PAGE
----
I have broken the topic of stage microphones into three parts. I hope you will read all three parts before your next purchase.
Microphones Are Categorized in Three Ways
Mics are categorized by transducer type, application and pickup pattern. There are too many choices when it comes to microphones. The best thing is that nobody can tell the difference between a mid-priced mic and an exotic, wallet-emptying microphone at a live show. If you watch videos of live concerts as much as I do, you see top artists using common, affordable mics. To make mixing and EQ’ing easier, especially for monitors, I recommend using the same mic for all vocals and only a few different mics made for specific instruments.
What Is a Transducer?
A transducer is a device that converts energy from one form to another. In a microphone, the transducer’s job is to detect and convert sound waves into an electrical signal so it can be amplified, recorded, or transmitted.
Three Types of Transducers Used In Microphones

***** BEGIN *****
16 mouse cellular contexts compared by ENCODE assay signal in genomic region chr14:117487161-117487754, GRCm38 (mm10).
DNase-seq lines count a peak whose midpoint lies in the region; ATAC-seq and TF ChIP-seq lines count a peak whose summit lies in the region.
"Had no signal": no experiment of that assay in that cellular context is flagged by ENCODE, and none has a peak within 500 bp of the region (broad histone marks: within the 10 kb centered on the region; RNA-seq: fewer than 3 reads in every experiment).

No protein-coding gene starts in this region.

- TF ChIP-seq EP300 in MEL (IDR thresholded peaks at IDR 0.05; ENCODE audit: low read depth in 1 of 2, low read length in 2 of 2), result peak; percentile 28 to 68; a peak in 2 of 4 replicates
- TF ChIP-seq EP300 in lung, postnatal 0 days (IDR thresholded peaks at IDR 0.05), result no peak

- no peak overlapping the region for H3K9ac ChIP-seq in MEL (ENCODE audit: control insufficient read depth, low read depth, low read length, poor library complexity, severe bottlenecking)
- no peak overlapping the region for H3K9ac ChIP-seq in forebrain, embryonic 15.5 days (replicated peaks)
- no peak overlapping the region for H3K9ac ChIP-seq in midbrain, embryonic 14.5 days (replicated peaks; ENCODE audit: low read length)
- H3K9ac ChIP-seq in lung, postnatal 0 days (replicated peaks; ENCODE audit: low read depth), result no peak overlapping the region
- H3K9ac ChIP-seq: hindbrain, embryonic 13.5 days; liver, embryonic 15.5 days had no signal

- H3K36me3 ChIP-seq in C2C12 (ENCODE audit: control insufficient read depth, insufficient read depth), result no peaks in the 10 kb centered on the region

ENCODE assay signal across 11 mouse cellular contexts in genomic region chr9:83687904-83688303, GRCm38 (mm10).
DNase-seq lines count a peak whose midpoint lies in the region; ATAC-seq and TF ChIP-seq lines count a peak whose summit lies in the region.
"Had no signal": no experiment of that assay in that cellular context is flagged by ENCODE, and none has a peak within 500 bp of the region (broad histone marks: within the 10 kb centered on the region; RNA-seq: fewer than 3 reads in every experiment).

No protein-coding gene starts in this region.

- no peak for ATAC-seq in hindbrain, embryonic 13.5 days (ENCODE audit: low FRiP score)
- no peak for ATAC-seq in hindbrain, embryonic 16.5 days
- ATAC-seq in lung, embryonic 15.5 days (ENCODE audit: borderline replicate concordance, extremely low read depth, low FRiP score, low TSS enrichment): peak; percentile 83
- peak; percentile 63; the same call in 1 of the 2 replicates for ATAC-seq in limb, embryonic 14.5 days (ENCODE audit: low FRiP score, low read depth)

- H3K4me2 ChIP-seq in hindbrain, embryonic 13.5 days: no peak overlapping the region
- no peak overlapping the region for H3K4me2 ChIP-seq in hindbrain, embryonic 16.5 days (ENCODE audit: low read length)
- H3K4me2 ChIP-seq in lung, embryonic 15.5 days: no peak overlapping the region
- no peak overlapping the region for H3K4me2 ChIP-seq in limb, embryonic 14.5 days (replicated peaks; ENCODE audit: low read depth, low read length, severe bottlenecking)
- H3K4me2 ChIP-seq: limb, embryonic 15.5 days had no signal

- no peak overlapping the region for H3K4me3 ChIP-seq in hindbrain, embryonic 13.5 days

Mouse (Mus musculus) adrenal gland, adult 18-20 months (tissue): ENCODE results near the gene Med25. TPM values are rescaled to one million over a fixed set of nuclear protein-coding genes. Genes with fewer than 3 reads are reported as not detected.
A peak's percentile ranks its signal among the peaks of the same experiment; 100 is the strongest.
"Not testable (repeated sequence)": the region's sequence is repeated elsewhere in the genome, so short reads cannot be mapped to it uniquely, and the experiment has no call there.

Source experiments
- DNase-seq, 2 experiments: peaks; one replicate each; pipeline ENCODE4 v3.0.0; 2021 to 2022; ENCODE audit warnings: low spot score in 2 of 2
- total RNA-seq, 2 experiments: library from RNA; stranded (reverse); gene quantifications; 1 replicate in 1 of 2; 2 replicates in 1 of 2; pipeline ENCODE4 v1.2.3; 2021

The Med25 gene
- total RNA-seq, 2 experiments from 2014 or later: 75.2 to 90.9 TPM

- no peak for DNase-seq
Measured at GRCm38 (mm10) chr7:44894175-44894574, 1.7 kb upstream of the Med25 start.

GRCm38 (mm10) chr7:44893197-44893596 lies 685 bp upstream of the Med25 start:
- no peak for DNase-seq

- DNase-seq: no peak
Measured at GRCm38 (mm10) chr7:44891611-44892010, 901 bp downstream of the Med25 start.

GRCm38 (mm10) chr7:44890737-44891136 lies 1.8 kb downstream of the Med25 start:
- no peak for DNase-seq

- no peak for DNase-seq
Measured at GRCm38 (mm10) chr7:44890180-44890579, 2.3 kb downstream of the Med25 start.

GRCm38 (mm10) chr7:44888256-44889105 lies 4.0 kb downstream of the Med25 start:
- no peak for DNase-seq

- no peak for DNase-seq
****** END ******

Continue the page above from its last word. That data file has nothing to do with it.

These are too expensive and too delicate for live performance. Save them for studio use.
These are still a little more expensive but are great for high end, low handling noise and have less tendency to feedback. Condenser microphones require a DC voltage, labeled PHANTOM POWER on your mixer (if mixer has only one button for all channels, dynamic mics still work unaffected). If your mixer doesn’t have PHANTOM POWER an accessory power supply is required. From 9 volts to 52 volts, it is connected to two pieces of metal foil separated by an insulator like wax paper. When sound vibrates this sandwich of material, it allows electrical current to flow thru the insulator proportional to the vibration. This sandwich is much smaller and lower in mass than a coil in a dynamic mic giving it these characteristics.